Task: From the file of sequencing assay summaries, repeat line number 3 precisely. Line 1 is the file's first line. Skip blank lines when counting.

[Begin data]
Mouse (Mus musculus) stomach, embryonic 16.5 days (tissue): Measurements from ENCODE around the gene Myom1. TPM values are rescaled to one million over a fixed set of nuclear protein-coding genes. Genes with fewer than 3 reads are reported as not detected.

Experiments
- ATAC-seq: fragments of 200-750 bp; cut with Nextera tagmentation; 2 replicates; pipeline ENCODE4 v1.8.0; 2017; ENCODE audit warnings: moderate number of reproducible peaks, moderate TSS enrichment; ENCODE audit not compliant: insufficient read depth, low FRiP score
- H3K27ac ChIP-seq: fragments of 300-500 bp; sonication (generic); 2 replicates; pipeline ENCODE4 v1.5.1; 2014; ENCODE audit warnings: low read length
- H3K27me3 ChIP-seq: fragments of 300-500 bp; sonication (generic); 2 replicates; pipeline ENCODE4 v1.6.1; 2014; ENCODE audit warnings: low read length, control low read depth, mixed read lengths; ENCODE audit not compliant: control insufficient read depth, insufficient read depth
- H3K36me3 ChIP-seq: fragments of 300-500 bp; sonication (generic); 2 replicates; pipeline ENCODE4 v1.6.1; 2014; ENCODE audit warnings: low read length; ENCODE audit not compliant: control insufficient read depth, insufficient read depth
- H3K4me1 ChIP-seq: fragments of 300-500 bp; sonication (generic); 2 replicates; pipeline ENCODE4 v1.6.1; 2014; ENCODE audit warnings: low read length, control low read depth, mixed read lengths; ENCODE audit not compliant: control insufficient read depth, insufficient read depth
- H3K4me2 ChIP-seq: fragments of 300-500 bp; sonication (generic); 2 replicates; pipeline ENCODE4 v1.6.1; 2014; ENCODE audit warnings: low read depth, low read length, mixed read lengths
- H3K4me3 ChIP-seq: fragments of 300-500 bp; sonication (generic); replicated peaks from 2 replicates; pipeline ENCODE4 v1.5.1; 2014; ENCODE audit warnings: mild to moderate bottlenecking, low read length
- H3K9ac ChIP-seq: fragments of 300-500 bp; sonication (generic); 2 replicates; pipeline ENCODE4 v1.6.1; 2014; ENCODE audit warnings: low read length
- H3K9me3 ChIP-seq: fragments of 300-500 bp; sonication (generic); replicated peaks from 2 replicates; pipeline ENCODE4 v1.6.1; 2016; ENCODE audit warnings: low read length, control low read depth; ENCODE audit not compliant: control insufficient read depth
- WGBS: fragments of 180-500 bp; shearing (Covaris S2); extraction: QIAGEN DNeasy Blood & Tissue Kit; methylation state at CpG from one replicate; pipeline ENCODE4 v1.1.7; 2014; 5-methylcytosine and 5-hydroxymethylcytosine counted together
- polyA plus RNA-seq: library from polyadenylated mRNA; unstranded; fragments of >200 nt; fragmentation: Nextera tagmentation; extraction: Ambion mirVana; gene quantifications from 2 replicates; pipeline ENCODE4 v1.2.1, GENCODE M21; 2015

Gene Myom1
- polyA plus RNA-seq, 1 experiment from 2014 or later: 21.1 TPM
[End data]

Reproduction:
- ATAC-seq: fragments of 200-750 bp; cut with Nextera tagmentation; 2 replicates; pipeline ENCODE4 v1.8.0; 2017; ENCODE audit warnings: moderate number of reproducible peaks, moderate TSS enrichment; ENCODE audit not compliant: insufficient read depth, low FRiP score